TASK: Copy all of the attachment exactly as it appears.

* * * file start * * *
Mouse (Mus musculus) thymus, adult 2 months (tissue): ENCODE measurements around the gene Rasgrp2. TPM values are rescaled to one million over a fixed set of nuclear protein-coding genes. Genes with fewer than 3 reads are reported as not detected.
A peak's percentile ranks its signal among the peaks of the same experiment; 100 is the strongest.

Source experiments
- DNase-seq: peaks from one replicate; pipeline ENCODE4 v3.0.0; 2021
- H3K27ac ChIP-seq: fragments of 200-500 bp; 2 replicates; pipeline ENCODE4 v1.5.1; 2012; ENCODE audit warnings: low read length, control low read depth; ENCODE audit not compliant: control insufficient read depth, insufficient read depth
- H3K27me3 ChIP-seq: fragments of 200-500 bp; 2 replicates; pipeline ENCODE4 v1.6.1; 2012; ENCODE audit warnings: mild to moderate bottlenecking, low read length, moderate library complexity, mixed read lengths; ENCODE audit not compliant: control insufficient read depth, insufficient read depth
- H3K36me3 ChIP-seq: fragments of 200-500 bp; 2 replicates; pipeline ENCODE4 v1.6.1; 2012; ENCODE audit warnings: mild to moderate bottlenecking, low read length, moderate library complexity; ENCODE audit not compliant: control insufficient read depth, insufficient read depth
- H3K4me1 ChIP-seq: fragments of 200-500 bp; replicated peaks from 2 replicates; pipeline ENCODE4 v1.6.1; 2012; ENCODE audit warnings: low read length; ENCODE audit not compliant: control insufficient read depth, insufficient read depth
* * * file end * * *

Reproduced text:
Mouse (Mus musculus) thymus, adult 2 months (tissue): ENCODE measurements around the gene Rasgrp2. TPM values are rescaled to one million over a fixed set of nuclear protein-coding genes. Genes with fewer than 3 reads are reported as not detected.
A peak's percentile ranks its signal among the peaks of the same experiment; 100 is the strongest.

Source experiments
- DNase-seq: peaks from one replicate; pipeline ENCODE4 v3.0.0; 2021
- H3K27ac ChIP-seq: fragments of 200-500 bp; 2 replicates; pipeline ENCODE4 v1.5.1; 2012; ENCODE audit warnings: low read length, control low read depth; ENCODE audit not compliant: control insufficient read depth, insufficient read depth
- H3K27me3 ChIP-seq: fragments of 200-500 bp; 2 replicates; pipeline ENCODE4 v1.6.1; 2012; ENCODE audit warnings: mild to moderate bottlenecking, low read length, moderate library complexity, mixed read lengths; ENCODE audit not compliant: control insufficient read depth, insufficient read depth
- H3K36me3 ChIP-seq: fragments of 200-500 bp; 2 replicates; pipeline ENCODE4 v1.6.1; 2012; ENCODE audit warnings: mild to moderate bottlenecking, low read length, moderate library complexity; ENCODE audit not compliant: control insufficient read depth, insufficient read depth
- H3K4me1 ChIP-seq: fragments of 200-500 bp; replicated peaks from 2 replicates; pipeline ENCODE4 v1.6.1; 2012; ENCODE audit warnings: low read length; ENCODE audit not compliant: control insufficient read depth, insufficient read depth